ON THIS DAY IN 1926, the Eagle reported, “Though members of the Board of Education, vacation-bound, were not in sufficient force yesterday to provide a quorum for the regular slated meeting, nevertheless, it was learned that among educational officials the enrollment shift in the elementary schools of Brooklyn and Queens is arousing some concern. The sudden growth of enrollment in Queens and the changes at different levels of Brooklyn’s educational system became noticeable in the statistical report recently submitted to the Board of Education by Superintendent of Schools William J. O’Shea. In the first place, where the average daily register in the regular grades of the elementary schools, exclusive of the junior high schools, was showing a drop in Manhattan for the month ending June 30 over the same month last year of more than 18,000, Brooklyn’s register stood still and Queens’ leaped forward by more than 4,000 pupils. Two factors are responsible for this change, according to education officials, the restriction of immigration being one. This has resulted in fewer children entering the lower grades of the elementary schools. But how to account for Brooklyn maintaining an average daily register increase of 156 out of a total of 298,247 and Queens showing an increase of 4,339 out of a total daily average of 95,714? Acting Superintendent of Schools Harold G. Campbell laid this condition to the unusual exodus of families from the boro of Manhattan to Brooklyn and Queens. This explanation, combined with the decrease caused by restriction of immigration, would tend to clear up Manhattan’s big loss, Brooklyn’s stationary position and Queens’ unexpected gain in elementary school enrollment.”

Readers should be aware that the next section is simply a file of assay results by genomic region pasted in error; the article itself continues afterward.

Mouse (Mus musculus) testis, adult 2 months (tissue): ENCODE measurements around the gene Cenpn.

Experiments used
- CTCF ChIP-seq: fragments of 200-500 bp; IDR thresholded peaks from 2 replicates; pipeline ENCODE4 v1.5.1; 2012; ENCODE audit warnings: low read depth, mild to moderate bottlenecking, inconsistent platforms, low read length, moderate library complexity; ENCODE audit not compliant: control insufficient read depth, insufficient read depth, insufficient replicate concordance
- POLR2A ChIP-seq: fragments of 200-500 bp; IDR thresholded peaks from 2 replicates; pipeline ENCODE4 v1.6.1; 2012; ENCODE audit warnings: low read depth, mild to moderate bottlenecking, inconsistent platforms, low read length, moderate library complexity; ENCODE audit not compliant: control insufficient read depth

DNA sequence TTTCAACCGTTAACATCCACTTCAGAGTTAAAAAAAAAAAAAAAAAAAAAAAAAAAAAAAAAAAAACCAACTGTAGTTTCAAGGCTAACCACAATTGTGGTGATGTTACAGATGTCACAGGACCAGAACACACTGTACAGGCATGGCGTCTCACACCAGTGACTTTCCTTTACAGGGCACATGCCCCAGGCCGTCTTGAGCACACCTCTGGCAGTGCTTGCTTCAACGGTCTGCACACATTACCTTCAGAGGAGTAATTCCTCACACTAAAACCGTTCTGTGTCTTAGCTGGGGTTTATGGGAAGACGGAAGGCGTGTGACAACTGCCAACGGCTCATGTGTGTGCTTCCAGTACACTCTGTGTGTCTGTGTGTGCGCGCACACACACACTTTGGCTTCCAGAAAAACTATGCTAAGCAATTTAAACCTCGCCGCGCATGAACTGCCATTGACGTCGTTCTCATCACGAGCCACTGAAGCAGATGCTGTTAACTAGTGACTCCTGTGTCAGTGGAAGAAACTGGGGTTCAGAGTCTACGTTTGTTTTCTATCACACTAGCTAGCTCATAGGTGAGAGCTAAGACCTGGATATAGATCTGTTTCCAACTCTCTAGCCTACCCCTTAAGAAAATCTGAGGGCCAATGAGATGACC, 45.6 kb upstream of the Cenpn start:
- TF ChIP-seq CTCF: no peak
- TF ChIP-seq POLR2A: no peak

ON THIS DAY IN 1934, the Eagle reported, “VATICAN CITY — The Vatican, which inspired and guided the recent international crusade against alleged abuses of the motion picture screen, is particularly well pleased with the results in the United States, attributed to the concerted action of its cardinals. The board of strategy to which these operations had been entrusted will now proceed to develop the second and positive part of its program for a complete reform of the films. It is proposed to create a chain of motion picture theaters which will specialize in films coming up to the standards of the ecclesiastic authorities. These films are to be supplied by groups of producers who pledge themselves to meet the moral requirements of the Roman Catholic Church. The full moral and material support of the Catholic Action and its kindred organizations throughout the world will be assured to these reformed theaters and studios with a view of making these enterprises self-sustaining and eventually profitable.”